If you’re a Spanish speaker, I highly recommend exploring the area with Lorena from Vive Hong Kong, like I did!
Cheap shopping at Tung Choi Street
Shopaholics rejoice! Tung Choi Street is packed with bargains, ranging from souvenirs and crafts to cheap clothing and accessories.
The main draw here is the kilometer-long Ladies’ Market: a shopping heaven for women of all ages.
Not a lady? Not to worry: there are over 100 shops selling everything from home furnishings and DVDs to watches and other electronics.
Quirky fortune-telling at Temple Street Night Market
If you’re not into cheap Chinese goods, but are up for a better-rounded cultural experience, I recommend visiting the Temple Street Night Market instead.
There, you can slurp traditional noodles while having a local find out your fortune through birds.
Yes, BIRDS! Quite unique indeed.
Other Unique Things to Do in Hong Kong
Not your first visit or simply looking for more unique Hong Kong tourist attractions? Take any of these day trips to explore quirkier parts of the bustling archipelago.
Learn about Hong Kong’s gritty past
Very rarely do you stumble upon a guided tour that uncovers the gritty history of a destination.
As such, I was pleasantly surprised when I joined one of Walk in Hong Kong‘s evening tours.
In the heart of Kowloon I learned more about Hong Kong’s corrupt past, Mafia wars, traditional markets, and even dropped by old-school diners and sketchy-looking karaoke bars.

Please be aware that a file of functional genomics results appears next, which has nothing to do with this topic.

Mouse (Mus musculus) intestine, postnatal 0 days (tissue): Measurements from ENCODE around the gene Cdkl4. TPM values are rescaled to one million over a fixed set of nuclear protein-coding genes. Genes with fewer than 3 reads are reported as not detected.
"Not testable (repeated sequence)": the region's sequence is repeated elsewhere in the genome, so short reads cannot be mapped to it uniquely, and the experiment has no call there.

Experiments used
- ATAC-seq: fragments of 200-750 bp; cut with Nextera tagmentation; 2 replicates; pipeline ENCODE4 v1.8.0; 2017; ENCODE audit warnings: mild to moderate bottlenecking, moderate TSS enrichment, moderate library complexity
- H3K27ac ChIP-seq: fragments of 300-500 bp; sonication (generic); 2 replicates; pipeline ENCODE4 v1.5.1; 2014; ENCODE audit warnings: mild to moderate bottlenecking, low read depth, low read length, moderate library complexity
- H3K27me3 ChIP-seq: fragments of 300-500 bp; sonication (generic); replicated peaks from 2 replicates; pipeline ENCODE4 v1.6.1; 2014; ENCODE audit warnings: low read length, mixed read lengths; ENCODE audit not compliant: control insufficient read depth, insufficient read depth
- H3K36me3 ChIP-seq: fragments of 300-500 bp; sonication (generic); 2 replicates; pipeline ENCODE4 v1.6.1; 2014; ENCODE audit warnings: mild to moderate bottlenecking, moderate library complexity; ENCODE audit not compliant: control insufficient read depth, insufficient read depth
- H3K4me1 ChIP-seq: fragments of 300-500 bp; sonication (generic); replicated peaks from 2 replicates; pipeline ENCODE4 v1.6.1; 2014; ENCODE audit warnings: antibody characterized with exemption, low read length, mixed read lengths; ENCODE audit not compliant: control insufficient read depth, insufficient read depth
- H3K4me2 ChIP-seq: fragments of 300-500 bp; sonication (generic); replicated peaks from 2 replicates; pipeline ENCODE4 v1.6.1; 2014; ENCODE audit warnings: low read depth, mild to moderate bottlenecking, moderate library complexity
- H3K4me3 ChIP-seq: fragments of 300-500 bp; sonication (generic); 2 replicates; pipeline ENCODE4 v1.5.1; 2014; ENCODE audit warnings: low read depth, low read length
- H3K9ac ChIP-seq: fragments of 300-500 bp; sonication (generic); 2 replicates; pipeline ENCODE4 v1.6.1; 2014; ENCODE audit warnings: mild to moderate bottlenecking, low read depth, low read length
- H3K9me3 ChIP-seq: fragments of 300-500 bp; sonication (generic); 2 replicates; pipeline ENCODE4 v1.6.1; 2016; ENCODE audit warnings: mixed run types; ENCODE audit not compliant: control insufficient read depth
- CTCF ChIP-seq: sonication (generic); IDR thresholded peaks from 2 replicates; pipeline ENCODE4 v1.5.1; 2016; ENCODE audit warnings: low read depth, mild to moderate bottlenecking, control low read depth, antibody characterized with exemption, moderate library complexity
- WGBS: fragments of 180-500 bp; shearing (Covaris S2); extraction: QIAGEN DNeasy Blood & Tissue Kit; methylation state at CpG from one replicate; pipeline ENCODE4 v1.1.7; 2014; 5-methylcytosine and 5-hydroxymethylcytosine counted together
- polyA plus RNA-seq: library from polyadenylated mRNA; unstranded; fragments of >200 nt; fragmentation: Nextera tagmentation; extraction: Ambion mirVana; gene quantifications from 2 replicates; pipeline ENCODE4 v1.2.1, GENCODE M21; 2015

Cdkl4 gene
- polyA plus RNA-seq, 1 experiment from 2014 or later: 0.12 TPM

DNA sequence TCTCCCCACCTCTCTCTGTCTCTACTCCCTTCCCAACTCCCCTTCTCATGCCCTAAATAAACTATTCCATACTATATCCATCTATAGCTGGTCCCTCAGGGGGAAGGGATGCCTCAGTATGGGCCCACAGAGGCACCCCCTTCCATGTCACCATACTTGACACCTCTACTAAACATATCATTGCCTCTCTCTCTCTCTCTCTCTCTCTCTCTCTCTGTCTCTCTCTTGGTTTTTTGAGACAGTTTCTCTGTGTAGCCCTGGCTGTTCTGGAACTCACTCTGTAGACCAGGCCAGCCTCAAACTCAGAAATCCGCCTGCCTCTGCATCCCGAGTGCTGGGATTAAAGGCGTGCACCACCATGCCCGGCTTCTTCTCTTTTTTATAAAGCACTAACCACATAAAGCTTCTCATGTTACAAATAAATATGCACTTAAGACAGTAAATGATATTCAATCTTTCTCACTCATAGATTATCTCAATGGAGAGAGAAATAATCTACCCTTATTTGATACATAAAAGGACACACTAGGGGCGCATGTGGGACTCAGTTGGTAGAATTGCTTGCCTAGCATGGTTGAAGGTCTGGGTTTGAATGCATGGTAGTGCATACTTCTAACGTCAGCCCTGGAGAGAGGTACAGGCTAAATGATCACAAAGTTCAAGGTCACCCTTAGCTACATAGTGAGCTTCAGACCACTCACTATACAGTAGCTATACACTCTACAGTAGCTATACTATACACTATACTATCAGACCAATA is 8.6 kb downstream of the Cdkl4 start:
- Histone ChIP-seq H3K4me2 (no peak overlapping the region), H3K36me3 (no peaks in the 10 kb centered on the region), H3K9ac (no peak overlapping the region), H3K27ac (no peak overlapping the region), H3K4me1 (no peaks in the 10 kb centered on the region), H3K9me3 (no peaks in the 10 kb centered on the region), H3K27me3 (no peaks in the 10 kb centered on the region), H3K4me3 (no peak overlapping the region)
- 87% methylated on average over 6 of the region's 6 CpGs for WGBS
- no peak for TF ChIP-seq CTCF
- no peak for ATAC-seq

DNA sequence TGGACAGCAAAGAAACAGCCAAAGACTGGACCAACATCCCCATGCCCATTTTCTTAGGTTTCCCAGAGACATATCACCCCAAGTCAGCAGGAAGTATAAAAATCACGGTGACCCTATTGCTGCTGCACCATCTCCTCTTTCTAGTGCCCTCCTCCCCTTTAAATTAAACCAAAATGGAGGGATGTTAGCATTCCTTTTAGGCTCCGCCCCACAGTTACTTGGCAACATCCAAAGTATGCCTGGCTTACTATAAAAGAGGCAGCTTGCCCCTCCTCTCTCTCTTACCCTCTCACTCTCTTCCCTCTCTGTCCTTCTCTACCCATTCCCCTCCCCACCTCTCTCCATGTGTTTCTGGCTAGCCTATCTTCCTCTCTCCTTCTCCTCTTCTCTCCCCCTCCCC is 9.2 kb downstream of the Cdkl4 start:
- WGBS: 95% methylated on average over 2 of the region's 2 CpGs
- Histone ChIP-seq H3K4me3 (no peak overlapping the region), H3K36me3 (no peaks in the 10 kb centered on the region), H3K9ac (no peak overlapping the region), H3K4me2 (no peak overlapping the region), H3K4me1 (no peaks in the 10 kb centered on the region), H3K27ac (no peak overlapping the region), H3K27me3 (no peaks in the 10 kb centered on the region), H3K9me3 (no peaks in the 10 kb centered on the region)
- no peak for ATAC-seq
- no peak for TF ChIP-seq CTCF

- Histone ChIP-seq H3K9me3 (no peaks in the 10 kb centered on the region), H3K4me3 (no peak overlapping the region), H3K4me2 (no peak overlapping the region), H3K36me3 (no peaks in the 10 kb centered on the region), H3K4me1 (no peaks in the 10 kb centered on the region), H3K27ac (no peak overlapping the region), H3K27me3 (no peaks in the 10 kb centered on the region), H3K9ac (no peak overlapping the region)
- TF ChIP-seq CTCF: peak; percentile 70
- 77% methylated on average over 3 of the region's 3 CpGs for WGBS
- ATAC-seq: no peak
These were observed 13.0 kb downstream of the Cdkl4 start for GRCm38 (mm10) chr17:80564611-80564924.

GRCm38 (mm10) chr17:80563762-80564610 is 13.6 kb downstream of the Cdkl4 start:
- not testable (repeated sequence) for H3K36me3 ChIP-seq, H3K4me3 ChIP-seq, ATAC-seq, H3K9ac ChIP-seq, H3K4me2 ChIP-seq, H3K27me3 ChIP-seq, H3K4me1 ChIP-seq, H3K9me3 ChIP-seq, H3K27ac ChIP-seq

Definitely one of the quirkiest, yet most informative tours I’ve ever taken!
Art gallery hopping south of Hollywood Street (SoHo)
Once Mao Zedong founded the communist People’s Republic of China in 1949, artists started to flock to Hong Kong in order to freely showcase their work.
In the then-British territory, they were free to express both their love and hate for the new regimen.
An art gallery hop down SoHo with a passionate guide from Liuda Tour was a fascinating introduction to Hong Kong’s art history.
I learned not only about Chinese refugees and communist-era masterpieces, but also about artwork valuation and bargaining tactics.
A must-do for any history buffs and art lovers!
Cable car trip to Lantau Island
Named one of the top 10 most amazing rides in the world by The Telegraph, the Ngong Ping Cable Car trip to Lantau Island is one of Hong Kong’s best city breaks.
This unique 20-minute aerial ride affords spectacular views of the Hong Konger archipelago and port, transporting you to the heart of Ngong Ping Village.
Some of the best things to do upon arriving to Hong Kong’s largest island include:
- Hike the 70-kilometer Lantau Trail, traversing the island
- Sunrise from Lantau Peak, Hong Kong’s seconnd highest peak
- Visit the traditional Po Lin Monastery complex and its the recently-built Hall of the 10,000 Buddhas
- Admire the 34-meter-tall Tian Tan Big Buddha, one of the largest seating Buddha sculptures in the world
Tang Dynasty oasis at Nan Lian Garden and Chi Lin Nunnery
Another welcomed break from the metropolis’ chaos are the Nan Lian Garden and Chi Lin Nunnery.
Walking by the serene lotus ponds and classical architecture is a relaxing ritual, as they are perfectly balanced with its surroundings by following the fundamentals of feng shui.
The urban oases were built in the Tang Dynasty style–highly regarded as a Golden Age of Chinese civilization.